Joyce Riley worked alongside Jones. While auditing medical records at Bexar County Medical Center in 1979, she says, she found a disturbing trend of babies dying in the pediatric ICU.

"She put them through such misery," she told HLN. "One child was bleeding in 500 parts of his body."

Riley had to find out what was going on, so she zeroed in on the times of death and found they all had one thing in common: the 3 to 11 p.m. shift. She kept investigating and soon discovered one nurse's name kept appearing on the records nearly every time a baby died. Still, she could do nothing to stop Jones.

"I went to my boss, and I said, 'There's a problem up there,' " she said. " 'And I can show you that these babies died on 3-11 only and that they all died with Genene Jones.' And I was told, 'I'm sorry, Joyce, if you say that again, you'll be fired, and you'll be sued for slander, and you'll never work again.' "

Riley was reassigned, Jones kept working, and Riley says babies kept dying.

"Imagine that child laying there not knowing that this woman was playing with him like a cat plays with a mouse ... making them go through these horrendous, painful, painful situations," Riley said.

Riley was convinced these babies' deaths were not due to natural causes. "She would find something and someway, either heparin or Dilantin or succinylcholine -- that she would crash that baby ... and then knowing how she crashed that baby, she could help revive the baby and be the hero! And she loved that!"

Riley says the pattern continued for several years. "I know I have blood on my hands. I know that. And I admit that," she said. "I've tried to do everything I can do to try and undo that scenario. And I will do that until the day that I die."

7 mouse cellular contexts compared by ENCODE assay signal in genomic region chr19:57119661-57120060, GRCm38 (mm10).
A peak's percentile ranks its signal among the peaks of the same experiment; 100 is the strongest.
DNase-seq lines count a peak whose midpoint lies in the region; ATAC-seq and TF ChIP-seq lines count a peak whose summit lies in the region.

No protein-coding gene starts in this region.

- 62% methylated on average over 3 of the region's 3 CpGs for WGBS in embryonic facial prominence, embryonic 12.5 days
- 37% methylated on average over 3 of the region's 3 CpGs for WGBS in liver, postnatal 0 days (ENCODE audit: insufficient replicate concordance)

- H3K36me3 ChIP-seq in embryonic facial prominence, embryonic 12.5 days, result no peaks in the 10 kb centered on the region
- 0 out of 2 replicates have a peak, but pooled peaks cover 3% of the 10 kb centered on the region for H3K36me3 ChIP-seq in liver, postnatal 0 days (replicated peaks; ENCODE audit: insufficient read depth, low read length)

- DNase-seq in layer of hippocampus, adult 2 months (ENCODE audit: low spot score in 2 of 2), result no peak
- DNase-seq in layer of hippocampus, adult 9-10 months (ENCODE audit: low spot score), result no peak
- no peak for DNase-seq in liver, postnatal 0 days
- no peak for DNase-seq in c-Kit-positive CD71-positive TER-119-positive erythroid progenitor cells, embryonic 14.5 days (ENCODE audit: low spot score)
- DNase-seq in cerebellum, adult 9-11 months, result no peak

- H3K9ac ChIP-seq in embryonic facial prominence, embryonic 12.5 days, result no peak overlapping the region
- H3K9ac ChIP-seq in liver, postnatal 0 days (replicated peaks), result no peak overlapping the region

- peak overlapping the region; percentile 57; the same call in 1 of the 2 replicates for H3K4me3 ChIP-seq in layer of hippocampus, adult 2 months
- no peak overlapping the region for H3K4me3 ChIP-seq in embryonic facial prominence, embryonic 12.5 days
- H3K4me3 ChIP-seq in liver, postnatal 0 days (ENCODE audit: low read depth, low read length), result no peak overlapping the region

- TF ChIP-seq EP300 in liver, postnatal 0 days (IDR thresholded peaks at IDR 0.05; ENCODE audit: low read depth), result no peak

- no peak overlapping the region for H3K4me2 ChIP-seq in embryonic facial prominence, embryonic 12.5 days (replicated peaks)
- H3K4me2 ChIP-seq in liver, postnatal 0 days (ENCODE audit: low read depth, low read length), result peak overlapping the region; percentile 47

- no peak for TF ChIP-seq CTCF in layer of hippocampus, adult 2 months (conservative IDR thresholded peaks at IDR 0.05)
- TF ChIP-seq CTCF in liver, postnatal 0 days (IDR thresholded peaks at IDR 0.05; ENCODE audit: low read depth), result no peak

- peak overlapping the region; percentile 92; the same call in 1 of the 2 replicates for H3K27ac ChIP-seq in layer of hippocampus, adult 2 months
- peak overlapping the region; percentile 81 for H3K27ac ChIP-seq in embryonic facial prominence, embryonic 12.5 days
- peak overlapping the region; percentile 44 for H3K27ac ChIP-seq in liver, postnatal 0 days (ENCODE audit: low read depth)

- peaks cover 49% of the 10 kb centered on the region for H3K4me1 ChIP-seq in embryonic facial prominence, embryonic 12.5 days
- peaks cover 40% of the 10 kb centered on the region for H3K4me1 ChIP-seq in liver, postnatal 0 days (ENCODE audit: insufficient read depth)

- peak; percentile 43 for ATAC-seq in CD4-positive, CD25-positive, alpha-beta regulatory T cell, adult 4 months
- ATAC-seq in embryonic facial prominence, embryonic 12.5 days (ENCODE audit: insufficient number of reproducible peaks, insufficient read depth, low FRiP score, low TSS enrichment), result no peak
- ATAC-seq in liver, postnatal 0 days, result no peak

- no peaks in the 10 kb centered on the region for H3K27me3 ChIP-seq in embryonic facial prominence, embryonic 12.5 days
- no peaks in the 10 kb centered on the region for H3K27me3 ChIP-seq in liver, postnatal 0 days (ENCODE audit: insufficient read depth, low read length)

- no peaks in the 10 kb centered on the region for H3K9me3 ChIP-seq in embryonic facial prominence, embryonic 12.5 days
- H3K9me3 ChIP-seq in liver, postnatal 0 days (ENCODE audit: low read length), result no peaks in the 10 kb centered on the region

Riley wasn't the only hospital staff worker to speak up. Cheri Pendergraft was also concerned that Jones was drugging babies, and she also went to administrators.

"The death rate was higher than it had been in previous months and previous years as I went back. So we started to question why is that happening, and I also noticed that it tended to concentrate more on the 3-11 shift, which was the shift that Genene was working mostly," Pendergraft told HLN.

Riley's supervisor is now deceased, and no further confirmation could be obtained on the issue.

Jones left Bexar County and landed a new job at a clinic in Kerrville in 1982. That's where 15-month-old Chelsea McClellan came in for a routine shot and never made it home.

'Losing a child is something you never get over. You just learn to cope'

In 1982, Petti McClellan-Wiese took her daughter to a pediatric clinic in Kerrville, and doctors said her daughter Chelsea needed a routine shot. But while McClellan-Wiese held Chelsea in her arms, the clinic's nurse, Jones, injected something else.

"She gave her her first shot in her left thigh, and she immediately started gasping for air," McClellan-Wiese told HLN in August. Then Jones gave her another shot. "She immediately went limp and quit breathing."